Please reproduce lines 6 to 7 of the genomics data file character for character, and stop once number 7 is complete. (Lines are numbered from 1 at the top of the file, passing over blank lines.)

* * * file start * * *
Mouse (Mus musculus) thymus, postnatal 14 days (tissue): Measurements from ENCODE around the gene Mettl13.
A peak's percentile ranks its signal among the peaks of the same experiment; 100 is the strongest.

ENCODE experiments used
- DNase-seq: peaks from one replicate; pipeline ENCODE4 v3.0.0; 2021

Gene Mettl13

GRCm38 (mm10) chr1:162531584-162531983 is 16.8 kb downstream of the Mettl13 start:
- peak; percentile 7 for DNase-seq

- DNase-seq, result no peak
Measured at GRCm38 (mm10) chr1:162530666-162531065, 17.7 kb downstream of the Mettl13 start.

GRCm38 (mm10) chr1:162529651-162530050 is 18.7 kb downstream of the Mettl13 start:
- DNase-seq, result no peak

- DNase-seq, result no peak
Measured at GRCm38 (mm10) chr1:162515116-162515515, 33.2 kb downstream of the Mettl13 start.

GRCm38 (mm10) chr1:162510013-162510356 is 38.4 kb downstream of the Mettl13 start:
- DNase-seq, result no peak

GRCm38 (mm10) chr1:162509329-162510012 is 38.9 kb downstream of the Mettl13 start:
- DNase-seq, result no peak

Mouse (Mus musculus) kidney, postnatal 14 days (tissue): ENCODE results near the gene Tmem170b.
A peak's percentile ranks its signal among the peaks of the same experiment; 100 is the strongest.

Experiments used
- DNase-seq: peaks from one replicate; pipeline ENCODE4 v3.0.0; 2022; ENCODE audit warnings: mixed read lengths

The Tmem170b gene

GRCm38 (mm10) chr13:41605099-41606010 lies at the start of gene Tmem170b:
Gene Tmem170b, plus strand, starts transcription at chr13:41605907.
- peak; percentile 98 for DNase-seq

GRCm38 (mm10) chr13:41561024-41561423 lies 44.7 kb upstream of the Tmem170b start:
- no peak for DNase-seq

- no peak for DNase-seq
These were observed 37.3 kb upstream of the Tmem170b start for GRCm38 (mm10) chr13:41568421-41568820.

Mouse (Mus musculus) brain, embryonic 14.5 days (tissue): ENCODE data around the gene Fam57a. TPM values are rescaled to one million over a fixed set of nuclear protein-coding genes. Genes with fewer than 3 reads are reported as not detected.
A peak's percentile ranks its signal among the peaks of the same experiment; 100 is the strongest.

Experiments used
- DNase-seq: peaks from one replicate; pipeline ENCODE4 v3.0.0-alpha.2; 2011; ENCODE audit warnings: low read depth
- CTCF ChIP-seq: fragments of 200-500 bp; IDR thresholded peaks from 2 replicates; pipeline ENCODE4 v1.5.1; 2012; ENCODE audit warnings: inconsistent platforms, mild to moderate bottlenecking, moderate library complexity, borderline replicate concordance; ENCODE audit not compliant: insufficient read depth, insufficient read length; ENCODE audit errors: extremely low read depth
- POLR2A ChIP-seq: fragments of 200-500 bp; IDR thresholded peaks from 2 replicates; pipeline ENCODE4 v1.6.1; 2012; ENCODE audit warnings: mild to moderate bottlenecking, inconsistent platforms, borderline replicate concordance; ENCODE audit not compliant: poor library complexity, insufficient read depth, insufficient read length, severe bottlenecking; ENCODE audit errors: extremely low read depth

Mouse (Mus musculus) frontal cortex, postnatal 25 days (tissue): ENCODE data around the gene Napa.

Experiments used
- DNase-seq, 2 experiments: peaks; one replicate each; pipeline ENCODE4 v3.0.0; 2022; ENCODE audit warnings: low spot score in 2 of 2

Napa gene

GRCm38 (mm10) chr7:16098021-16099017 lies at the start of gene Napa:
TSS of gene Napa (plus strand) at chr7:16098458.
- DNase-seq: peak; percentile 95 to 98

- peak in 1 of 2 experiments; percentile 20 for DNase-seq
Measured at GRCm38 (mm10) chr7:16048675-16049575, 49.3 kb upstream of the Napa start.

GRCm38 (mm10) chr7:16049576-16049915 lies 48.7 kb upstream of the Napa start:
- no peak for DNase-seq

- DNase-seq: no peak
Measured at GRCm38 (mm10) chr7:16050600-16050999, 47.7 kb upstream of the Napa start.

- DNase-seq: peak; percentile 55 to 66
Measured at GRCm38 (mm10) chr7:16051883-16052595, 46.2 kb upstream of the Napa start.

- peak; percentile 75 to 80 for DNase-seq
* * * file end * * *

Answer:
GRCm38 (mm10) chr1:162531584-162531983 is 16.8 kb downstream of the Mettl13 start:
- peak; percentile 7 for DNase-seq